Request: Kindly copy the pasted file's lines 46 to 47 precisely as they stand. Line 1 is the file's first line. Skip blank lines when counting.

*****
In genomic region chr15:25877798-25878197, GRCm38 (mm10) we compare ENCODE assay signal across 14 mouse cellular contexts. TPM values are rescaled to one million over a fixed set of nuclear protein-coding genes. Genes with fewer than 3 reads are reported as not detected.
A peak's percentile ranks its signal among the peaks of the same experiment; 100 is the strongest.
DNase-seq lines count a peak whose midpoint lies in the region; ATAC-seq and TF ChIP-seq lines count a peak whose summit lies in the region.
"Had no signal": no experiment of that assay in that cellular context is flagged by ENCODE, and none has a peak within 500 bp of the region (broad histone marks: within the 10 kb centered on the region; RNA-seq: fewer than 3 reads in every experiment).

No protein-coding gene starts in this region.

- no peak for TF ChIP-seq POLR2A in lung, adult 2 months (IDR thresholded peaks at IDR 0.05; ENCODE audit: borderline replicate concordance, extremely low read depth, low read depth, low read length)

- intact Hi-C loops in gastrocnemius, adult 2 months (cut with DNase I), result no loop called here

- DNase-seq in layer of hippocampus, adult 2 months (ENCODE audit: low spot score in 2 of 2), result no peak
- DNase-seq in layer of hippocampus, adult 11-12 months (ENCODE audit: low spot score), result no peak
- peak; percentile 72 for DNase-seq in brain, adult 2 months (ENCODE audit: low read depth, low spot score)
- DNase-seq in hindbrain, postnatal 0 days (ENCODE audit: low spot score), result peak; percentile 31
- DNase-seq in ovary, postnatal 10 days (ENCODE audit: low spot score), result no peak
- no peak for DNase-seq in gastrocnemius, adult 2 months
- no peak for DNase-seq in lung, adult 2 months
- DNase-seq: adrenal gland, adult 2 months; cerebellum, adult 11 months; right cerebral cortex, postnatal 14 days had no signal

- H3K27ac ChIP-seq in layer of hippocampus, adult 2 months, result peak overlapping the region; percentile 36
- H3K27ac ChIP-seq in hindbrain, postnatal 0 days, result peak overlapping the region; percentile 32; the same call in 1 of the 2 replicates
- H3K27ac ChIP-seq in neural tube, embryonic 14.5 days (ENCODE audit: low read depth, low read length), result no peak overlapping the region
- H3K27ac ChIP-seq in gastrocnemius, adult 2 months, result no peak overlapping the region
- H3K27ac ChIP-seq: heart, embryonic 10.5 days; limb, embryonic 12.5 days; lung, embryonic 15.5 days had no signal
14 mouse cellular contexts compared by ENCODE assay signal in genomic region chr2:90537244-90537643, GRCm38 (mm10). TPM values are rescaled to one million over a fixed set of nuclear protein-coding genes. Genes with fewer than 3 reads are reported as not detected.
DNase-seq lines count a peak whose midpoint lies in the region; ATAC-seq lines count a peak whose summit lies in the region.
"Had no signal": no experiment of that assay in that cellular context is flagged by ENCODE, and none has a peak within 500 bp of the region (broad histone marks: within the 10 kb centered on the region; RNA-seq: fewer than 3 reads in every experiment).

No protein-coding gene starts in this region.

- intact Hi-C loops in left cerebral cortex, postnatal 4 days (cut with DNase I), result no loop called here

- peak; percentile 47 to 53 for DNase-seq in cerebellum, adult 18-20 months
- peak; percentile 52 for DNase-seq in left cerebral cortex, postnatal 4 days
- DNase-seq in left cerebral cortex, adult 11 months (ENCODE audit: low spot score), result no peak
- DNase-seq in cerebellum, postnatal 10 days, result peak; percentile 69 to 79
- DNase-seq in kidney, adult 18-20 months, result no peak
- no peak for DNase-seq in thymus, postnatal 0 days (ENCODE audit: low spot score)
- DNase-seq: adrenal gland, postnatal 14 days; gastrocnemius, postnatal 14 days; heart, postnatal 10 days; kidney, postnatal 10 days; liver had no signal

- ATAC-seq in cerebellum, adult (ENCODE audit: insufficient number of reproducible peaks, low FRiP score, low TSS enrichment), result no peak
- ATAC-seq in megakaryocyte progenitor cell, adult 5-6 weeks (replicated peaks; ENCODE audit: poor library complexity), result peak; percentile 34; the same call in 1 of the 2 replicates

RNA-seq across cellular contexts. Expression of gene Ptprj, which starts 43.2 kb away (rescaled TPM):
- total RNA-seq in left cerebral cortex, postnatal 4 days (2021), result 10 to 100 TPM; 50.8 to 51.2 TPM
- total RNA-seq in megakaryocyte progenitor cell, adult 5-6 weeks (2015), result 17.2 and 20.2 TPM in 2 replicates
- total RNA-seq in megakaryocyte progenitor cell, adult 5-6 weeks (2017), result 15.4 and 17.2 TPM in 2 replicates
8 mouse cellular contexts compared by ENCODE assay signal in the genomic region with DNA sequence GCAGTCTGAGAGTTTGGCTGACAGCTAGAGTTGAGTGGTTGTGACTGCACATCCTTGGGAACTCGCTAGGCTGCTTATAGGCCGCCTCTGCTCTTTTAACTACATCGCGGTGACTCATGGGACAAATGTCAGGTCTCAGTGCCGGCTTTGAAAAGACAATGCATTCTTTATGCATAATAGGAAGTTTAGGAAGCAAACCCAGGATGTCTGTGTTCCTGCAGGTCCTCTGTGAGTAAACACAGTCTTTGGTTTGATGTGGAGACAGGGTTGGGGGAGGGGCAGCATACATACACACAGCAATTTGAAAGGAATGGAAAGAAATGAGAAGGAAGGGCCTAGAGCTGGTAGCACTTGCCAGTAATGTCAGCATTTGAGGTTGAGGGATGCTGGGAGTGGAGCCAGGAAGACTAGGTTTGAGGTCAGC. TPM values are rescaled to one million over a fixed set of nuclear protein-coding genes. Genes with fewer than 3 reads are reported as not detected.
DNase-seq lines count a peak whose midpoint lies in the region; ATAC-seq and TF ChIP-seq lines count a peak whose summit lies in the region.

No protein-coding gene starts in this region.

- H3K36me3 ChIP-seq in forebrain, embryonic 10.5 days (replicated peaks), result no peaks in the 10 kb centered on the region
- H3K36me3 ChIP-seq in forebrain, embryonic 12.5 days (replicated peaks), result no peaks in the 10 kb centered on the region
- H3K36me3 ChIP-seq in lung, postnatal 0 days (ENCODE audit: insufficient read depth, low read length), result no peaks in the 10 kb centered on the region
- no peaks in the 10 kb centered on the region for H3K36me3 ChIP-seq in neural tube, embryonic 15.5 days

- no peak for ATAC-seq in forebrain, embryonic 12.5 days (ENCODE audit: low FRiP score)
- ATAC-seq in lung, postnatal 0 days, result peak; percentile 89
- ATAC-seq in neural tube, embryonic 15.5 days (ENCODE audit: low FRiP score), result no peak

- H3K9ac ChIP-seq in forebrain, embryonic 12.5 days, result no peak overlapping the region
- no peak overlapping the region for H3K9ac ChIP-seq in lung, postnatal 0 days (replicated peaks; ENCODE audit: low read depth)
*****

- no peak for ATAC-seq in forebrain, embryonic 12.5 days (ENCODE audit: low FRiP score)
- ATAC-seq in lung, postnatal 0 days, result peak; percentile 89